Author Peter Green must have spent thousands of hours transcribing these questionnaires which are catalogued by The National Archives in WO 344. The equivalent questionnaires for the First World War survive in WO 161 and have been an essential reference source for many years. The WO 344 files promise to be equally useful for the Second World War and their publication on an online platform in due course will be welcome indeed.

In the meantime, you'll need to clear an inch and a half of bookshelf space to accommodate Peter's work and there is some very useful reference on the camps and the whole interrogation process and acclimatising to life as a PoW.

5 out of 5

Amazon Customer, Paul Nixon

Captured at Arnhem is a volume with nigh on 600 pages which, by its very nature and intent, is packed with precious information about the fate of about a third of the British troops captured by the Germans at Arnhem in 1944. Additionally, the personal details and comments by those incarcerated provide a fascination in its own right.

The work of the Author in his painstaking research is to be commended as are his efforts in providing a book of great historic value to future researchers. Having said that, casual readers too will be able to 'dip into' this mighty tome with the assurance of finding something of interest on every page. Excellent!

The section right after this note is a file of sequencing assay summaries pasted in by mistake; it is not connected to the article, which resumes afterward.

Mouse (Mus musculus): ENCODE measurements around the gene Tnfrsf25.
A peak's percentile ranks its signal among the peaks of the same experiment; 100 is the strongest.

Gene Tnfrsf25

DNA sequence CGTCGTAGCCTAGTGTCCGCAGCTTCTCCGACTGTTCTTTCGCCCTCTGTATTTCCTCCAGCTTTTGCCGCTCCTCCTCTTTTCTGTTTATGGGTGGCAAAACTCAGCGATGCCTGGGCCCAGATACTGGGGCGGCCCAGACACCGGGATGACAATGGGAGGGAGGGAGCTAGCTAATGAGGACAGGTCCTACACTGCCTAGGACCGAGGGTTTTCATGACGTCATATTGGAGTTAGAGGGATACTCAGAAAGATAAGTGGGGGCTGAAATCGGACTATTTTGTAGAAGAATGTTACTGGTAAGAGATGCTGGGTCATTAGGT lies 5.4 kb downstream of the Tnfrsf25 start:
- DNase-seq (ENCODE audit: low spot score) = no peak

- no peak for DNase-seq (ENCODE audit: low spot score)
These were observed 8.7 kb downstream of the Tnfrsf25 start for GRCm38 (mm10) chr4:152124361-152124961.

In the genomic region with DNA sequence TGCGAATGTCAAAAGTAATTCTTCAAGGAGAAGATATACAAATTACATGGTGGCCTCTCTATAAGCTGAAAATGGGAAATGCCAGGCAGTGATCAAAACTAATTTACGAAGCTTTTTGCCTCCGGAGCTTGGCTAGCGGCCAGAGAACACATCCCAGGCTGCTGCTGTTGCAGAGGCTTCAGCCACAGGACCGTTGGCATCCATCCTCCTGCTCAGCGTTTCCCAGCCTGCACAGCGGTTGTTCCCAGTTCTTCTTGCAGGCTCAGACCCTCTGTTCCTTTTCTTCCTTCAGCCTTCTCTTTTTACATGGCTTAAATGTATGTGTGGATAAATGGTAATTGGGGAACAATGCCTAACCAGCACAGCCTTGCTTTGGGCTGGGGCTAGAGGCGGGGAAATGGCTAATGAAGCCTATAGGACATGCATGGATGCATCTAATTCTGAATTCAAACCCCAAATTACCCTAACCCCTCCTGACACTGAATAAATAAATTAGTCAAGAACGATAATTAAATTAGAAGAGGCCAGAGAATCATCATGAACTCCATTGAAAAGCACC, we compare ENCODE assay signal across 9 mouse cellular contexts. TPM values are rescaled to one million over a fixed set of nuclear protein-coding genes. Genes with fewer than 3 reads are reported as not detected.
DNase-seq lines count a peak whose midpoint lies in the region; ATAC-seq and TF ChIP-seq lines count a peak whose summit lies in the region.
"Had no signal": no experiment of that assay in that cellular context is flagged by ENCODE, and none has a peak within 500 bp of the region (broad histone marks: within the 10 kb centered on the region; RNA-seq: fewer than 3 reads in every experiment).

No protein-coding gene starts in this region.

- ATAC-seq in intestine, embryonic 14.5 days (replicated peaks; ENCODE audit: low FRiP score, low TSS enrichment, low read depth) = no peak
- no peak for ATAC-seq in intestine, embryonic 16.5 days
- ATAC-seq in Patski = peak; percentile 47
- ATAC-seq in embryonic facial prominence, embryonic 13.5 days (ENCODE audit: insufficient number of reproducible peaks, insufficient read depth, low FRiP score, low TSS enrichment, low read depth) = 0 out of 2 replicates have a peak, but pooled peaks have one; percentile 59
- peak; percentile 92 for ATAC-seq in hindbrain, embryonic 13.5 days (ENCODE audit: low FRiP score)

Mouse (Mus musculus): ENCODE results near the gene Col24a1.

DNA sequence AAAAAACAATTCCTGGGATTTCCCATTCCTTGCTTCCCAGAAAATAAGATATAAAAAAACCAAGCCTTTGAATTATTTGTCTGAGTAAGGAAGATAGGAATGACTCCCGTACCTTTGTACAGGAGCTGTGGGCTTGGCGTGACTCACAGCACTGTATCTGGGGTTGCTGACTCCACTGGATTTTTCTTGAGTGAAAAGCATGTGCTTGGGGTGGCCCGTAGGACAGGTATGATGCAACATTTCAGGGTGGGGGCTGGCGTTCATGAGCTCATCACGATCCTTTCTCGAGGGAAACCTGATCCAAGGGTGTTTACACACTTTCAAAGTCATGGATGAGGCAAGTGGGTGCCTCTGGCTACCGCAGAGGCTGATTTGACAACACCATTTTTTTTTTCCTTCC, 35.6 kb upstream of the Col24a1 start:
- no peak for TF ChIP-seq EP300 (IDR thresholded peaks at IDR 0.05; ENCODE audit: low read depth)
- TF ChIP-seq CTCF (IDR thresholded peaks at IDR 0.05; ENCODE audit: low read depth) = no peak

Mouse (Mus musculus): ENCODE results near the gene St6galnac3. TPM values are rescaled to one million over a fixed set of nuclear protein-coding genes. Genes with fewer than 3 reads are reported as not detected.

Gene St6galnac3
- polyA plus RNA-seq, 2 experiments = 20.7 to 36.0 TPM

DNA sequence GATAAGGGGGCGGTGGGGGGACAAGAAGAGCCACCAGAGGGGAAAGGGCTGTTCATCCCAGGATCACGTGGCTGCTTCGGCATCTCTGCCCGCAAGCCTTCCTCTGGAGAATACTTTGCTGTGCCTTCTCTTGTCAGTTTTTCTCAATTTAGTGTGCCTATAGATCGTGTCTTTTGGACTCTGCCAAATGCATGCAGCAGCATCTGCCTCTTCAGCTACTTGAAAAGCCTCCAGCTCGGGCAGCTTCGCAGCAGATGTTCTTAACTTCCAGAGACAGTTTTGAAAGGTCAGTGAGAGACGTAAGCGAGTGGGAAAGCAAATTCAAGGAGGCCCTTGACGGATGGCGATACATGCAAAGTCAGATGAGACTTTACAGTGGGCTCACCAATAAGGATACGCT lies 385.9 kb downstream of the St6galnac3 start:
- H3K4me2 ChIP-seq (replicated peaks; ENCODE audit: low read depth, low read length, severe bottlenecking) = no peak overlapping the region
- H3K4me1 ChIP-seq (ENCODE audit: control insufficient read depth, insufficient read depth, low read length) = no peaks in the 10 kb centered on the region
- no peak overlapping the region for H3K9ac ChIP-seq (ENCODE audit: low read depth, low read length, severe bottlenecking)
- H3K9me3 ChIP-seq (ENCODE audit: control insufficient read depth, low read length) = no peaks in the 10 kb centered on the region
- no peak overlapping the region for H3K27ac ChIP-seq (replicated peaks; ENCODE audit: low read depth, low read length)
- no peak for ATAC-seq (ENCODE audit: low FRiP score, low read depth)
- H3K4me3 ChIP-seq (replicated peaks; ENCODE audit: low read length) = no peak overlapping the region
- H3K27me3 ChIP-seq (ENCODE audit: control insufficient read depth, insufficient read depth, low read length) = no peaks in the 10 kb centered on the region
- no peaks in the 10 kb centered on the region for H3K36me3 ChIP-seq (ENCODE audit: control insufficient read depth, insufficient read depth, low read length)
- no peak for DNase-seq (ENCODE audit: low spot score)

Arrse rating: 5 stars.

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ARRSE (Army Rumour Service)

For veterans and the older generation, Arnhem and Operation Market Garden stirs evocative memories. An airborne drop to seize the bridge at Arnhem, the gateway to Germany, failed because military intelligence was unaware that SS Standarte Der Fuhrer was resting near the drop zone. Dropped some six miles from the target, and armed with light weapons they fought their way to the bridge and where decimated.

6000 men were captured from a mixed force from the 1st Airborne Division, the Glider Pilot Regiment , the Polish Independent Parachute Brigade, and the Dorset Regiment. In war, one expects to take prisoners but 6000, largely, wounded prisoners! The logistics of dealing with wounded, feeding prisoner and were to incarcerate them must have been immense.